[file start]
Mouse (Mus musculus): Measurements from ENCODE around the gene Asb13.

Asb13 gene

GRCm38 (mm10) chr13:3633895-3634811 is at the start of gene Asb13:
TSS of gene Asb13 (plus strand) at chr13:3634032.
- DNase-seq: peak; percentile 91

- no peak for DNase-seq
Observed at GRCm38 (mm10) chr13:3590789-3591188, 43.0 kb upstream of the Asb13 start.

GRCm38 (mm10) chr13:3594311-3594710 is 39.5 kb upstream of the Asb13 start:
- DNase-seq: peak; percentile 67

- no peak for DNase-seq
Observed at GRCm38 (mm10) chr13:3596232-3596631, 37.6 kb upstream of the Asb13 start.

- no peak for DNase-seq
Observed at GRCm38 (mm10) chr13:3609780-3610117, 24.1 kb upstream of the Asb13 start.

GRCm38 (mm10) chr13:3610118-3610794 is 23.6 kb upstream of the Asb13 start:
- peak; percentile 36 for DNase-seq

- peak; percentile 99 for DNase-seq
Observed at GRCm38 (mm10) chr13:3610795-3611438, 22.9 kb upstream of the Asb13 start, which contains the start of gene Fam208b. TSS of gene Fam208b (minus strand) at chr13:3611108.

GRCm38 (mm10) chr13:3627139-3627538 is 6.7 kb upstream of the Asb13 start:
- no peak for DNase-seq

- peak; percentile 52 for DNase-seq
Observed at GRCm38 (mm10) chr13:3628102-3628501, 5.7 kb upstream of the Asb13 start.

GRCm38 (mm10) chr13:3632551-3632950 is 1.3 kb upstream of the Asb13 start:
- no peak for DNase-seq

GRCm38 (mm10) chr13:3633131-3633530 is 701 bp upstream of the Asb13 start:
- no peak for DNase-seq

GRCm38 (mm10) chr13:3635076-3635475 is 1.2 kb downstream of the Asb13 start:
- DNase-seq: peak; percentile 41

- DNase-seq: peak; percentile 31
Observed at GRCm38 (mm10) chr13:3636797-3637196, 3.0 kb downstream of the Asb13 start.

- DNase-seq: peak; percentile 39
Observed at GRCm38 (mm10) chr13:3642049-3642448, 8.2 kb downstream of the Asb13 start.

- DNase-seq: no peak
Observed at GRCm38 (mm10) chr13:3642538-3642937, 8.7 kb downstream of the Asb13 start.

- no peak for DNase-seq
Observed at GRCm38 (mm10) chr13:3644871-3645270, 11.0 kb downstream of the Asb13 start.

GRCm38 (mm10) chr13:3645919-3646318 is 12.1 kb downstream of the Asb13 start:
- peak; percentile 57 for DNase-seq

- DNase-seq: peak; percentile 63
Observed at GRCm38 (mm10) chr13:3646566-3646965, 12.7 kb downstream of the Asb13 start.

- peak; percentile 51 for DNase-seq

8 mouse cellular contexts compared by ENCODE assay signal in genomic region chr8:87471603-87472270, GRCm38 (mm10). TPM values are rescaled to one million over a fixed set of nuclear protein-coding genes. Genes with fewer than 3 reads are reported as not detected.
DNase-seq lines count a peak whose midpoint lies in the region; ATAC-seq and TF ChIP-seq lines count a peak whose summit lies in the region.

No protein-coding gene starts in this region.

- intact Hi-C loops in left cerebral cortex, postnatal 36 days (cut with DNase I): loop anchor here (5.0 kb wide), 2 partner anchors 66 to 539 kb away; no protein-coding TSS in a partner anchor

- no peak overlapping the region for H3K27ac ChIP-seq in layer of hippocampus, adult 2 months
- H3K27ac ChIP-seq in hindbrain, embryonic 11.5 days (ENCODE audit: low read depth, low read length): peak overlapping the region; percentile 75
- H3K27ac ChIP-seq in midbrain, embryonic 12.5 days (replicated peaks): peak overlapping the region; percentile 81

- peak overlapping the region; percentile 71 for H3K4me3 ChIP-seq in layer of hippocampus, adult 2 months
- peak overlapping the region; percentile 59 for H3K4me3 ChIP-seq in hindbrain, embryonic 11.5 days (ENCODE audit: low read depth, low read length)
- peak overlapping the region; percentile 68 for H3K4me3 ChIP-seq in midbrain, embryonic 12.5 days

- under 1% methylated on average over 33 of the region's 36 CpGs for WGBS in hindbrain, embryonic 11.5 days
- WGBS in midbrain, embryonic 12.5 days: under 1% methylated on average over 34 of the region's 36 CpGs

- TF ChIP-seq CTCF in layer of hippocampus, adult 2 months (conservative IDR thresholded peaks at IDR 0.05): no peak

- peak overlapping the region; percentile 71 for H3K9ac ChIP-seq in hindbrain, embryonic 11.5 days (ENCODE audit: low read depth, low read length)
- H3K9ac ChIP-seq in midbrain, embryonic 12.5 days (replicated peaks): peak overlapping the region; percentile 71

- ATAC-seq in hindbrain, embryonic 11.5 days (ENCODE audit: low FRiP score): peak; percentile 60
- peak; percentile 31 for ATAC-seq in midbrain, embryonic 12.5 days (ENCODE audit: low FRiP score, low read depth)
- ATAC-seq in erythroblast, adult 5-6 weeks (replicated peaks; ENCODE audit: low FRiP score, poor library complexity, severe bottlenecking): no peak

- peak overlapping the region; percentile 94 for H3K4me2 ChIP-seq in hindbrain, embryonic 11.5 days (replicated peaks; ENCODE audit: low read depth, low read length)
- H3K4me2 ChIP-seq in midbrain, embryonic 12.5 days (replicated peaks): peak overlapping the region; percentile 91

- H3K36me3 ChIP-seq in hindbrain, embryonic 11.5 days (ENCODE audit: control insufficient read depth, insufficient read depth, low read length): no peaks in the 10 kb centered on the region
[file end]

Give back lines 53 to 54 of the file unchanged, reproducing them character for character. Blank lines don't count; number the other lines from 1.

- TF ChIP-seq CTCF in layer of hippocampus, adult 2 months (conservative IDR thresholded peaks at IDR 0.05): no peak

- peak overlapping the region; percentile 71 for H3K9ac ChIP-seq in hindbrain, embryonic 11.5 days (ENCODE audit: low read depth, low read length)